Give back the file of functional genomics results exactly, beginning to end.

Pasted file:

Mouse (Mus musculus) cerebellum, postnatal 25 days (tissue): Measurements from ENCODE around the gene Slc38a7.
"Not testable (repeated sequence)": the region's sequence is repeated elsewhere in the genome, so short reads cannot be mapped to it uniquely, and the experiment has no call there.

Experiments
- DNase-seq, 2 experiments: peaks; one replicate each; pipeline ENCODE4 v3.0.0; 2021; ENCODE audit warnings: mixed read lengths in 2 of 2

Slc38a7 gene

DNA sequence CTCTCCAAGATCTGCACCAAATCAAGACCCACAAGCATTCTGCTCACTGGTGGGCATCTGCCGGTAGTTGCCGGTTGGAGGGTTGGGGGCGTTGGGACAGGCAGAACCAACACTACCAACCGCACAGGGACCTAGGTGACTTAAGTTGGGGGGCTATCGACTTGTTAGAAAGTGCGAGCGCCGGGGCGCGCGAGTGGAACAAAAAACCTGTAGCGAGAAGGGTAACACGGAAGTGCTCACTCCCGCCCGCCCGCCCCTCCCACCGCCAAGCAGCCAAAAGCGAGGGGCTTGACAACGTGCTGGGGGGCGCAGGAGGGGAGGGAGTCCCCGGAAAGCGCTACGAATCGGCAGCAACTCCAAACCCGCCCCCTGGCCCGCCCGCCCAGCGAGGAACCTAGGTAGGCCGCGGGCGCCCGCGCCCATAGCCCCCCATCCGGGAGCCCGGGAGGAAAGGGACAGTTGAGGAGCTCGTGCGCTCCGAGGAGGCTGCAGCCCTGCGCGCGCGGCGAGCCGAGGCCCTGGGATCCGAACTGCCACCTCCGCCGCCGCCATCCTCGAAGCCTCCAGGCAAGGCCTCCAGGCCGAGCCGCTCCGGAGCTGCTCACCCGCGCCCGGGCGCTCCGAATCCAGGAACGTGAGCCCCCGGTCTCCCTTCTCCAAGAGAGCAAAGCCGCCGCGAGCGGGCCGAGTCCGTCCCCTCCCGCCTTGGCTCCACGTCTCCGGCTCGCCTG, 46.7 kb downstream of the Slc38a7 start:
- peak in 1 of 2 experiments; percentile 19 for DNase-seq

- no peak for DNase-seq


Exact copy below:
Mouse (Mus musculus) cerebellum, postnatal 25 days (tissue): Measurements from ENCODE around the gene Slc38a7.
"Not testable (repeated sequence)": the region's sequence is repeated elsewhere in the genome, so short reads cannot be mapped to it uniquely, and the experiment has no call there.

Experiments
- DNase-seq, 2 experiments: peaks; one replicate each; pipeline ENCODE4 v3.0.0; 2021; ENCODE audit warnings: mixed read lengths in 2 of 2

Slc38a7 gene

DNA sequence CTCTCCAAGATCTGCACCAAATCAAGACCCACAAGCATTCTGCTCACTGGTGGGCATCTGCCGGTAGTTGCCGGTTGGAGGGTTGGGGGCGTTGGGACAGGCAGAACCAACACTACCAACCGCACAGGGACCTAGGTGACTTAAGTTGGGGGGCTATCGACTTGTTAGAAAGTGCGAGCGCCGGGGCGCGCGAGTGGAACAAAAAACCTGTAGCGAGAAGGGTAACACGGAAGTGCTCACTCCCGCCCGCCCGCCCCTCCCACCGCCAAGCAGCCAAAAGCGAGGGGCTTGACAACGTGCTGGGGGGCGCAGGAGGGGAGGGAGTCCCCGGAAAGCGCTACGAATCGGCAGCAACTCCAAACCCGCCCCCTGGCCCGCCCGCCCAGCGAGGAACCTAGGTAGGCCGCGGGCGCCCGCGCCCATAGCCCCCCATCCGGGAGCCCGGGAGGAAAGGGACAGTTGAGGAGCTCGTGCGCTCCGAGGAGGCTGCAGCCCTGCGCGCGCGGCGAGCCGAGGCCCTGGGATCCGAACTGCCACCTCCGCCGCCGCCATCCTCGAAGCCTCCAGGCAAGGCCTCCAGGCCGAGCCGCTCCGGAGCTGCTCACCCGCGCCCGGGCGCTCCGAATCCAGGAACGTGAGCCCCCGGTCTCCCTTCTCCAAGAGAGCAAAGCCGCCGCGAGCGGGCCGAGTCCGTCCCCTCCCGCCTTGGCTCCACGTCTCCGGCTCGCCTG, 46.7 kb downstream of the Slc38a7 start:
- peak in 1 of 2 experiments; percentile 19 for DNase-seq

- no peak for DNase-seq